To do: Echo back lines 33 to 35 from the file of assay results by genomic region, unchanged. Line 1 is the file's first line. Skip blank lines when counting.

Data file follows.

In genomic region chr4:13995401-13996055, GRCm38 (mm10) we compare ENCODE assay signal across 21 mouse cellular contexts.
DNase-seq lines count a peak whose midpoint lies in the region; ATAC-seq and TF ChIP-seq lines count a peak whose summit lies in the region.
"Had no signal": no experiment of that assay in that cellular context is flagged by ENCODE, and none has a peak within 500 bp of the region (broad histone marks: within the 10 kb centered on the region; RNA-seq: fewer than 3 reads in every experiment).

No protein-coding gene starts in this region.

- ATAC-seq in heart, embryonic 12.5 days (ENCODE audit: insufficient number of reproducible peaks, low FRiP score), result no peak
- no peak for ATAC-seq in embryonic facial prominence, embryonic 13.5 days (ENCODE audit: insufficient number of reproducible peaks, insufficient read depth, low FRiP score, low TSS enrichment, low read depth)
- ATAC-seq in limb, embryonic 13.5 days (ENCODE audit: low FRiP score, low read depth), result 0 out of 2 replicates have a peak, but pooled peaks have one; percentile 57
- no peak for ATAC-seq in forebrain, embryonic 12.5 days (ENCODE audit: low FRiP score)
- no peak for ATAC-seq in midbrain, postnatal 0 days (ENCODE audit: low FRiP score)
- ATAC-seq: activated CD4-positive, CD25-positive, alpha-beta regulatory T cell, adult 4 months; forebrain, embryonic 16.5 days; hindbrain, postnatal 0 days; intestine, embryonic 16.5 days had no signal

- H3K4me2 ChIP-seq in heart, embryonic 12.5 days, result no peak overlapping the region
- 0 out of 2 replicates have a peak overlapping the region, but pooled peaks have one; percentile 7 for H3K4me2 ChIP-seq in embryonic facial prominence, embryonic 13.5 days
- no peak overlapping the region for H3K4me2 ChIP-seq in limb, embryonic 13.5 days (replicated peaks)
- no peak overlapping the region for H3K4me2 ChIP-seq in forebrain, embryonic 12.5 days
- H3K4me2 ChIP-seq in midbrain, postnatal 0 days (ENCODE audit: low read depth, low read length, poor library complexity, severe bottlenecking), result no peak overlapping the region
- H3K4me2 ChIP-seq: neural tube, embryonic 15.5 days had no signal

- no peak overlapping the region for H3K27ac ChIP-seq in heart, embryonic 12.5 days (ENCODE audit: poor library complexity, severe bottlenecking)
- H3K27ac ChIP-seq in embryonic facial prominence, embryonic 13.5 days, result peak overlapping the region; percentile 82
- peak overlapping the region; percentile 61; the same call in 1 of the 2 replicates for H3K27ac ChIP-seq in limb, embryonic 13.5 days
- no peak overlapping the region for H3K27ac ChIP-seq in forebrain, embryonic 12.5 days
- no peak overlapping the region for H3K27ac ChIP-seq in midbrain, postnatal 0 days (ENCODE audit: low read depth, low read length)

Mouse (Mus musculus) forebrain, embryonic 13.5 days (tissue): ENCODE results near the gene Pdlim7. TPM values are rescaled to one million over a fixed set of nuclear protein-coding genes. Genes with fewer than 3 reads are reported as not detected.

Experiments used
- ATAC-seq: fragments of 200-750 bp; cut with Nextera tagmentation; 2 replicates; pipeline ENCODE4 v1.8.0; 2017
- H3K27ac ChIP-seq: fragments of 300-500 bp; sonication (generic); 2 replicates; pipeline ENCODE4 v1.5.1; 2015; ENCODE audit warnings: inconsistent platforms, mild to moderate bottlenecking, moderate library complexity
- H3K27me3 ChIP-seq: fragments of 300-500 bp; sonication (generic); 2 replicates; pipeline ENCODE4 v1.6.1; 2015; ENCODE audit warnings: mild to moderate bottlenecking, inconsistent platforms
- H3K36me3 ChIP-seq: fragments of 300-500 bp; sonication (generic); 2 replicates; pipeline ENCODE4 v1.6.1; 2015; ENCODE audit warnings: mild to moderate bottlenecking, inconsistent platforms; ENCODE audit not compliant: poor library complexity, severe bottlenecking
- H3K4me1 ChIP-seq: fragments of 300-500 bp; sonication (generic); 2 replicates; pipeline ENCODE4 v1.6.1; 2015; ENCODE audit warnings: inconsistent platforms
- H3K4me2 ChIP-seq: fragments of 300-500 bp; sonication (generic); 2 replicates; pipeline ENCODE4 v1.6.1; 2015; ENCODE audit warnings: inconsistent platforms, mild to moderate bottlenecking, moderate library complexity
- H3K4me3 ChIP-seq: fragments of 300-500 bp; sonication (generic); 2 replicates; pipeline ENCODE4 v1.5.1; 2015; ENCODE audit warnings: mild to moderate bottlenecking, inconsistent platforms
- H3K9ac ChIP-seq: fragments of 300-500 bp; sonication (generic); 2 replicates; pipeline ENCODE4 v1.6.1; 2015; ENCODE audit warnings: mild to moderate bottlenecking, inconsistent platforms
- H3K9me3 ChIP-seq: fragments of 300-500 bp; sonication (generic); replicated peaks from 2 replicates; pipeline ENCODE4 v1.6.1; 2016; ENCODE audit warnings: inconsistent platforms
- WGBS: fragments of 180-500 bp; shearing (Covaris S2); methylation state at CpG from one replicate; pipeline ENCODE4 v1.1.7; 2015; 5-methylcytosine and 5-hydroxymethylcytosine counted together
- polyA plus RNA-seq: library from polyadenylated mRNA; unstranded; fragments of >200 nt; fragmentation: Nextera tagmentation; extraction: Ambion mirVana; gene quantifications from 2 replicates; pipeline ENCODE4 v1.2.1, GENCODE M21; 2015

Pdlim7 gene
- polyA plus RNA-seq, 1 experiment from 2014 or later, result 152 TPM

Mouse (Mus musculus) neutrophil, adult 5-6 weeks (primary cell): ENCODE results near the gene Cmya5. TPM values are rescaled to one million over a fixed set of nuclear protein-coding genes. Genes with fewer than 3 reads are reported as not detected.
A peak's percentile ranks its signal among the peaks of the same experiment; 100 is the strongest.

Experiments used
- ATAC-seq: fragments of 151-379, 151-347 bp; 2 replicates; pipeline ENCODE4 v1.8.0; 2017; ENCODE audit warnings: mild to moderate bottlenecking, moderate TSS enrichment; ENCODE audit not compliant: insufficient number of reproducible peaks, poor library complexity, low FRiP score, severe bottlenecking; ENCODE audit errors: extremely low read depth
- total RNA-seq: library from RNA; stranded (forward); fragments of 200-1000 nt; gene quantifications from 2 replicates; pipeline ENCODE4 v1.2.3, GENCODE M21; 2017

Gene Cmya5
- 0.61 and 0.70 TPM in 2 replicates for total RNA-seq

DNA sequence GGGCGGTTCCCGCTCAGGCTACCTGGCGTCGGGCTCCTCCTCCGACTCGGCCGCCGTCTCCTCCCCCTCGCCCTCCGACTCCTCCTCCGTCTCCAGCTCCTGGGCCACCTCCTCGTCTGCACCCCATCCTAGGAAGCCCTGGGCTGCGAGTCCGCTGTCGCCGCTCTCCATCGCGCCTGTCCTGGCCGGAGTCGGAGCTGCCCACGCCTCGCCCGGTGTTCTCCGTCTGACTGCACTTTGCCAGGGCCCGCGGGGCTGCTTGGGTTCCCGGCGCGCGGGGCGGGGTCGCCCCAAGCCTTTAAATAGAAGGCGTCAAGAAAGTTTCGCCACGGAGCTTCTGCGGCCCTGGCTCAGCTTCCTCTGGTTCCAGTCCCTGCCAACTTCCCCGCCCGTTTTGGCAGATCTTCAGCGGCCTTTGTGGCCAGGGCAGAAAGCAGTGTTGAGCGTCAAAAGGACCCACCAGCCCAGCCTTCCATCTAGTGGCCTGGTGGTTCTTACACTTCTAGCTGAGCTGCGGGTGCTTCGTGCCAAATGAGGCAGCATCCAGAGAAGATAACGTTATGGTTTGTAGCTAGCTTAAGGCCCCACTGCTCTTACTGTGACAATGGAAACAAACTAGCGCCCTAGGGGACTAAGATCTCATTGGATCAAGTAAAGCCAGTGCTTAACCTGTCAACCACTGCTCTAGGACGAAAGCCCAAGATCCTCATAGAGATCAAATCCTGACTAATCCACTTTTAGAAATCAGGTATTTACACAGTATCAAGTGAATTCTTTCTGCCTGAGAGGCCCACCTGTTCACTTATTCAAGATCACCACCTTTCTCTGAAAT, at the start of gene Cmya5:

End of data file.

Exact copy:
- WGBS: fragments of 180-500 bp; shearing (Covaris S2); methylation state at CpG from one replicate; pipeline ENCODE4 v1.1.7; 2015; 5-methylcytosine and 5-hydroxymethylcytosine counted together
- polyA plus RNA-seq: library from polyadenylated mRNA; unstranded; fragments of >200 nt; fragmentation: Nextera tagmentation; extraction: Ambion mirVana; gene quantifications from 2 replicates; pipeline ENCODE4 v1.2.1, GENCODE M21; 2015

Pdlim7 gene